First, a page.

Blubber thickness in right whales Eubalaena glacialis and Eubalaena australis related with reproduction, life history status and prey abundance
Miller, Carolyn A.
Best, Peter B.
Knowlton, Amy R.
Brown, Moira W.
Moore, Michael J.
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KeywordRight whale; Eubalaena; Blubber thickness; Body condition; Reproduction; Physiology; Energy reserves
The high variability in reproductive performance of North Atlantic right whales Eubalaena glacialis compared to southern right whales Eubalaena australis may reflect differences in lipid reserves. Amplitude-mode ultrasound was used to measure the thickness of right whale integument (epidermis and blubber, herein referred to as blubber thickness) in E. glacialis in the Bay of Fundy, Canada for 5 summer seasons and in E. australis off the South African coast for 2 austral winter seasons. E. glacialis had significantly thinner blubber layers (mean ±1 SD = 12.23 ± 2.16 cm, n = 172) than E. australis (16.13 ± 3.88 cm, n = 117), suggesting differing levels of nutrition between the 2 species. Blubber was thickest in females measured 3 to 6 mo prior to the start of pregnancy (E. glacialis), thinner during lactation (E. glacialis, E. australis) and then thicker with time after weaning (E. glacialis). These results suggest that lipids in blubber are used as energetic support for reproduction in female right whales. Blubber thickness increased in calves during suckling (E. glacialis, E. australis) but subsequently decreased after weaning (E. glacialis). Juvenile and adult male E. glacialis blubber thicknesses were compared between years of differing prey Calanus finmarchicus abundances (data from Pershing et al. 2005; ICES J Mar Sci 62:1511–1523); during a year of low prey abundance whales had significantly thinner blubber than during years of greater prey abundance. Taken together, these results suggest that blubber thickness is indicative of right whale energy balance and that the marked fluctuations in North Atlantic right whale reproduction have a nutritional component.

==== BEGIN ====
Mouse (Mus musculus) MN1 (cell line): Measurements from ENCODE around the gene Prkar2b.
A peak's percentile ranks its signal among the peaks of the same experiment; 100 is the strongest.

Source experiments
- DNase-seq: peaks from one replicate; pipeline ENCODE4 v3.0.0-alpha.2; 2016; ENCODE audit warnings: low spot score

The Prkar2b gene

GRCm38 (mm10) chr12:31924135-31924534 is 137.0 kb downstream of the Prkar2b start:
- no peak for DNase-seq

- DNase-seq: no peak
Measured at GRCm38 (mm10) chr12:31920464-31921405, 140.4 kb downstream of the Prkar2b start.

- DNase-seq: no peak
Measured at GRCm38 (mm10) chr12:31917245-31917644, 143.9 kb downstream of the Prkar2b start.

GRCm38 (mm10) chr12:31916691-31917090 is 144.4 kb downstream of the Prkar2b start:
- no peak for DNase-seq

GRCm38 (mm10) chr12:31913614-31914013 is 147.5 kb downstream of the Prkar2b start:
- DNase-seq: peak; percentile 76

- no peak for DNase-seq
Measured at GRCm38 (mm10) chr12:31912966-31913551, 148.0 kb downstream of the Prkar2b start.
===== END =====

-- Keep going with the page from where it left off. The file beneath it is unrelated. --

Author Posting. © Inter-Research, 2011. This article is posted here by permission of Inter-Research for personal use, not for redistribution. The definitive version was published in Marine Ecology Progress Series 438 (2011): 267-283, doi:10.3354/meps09174.
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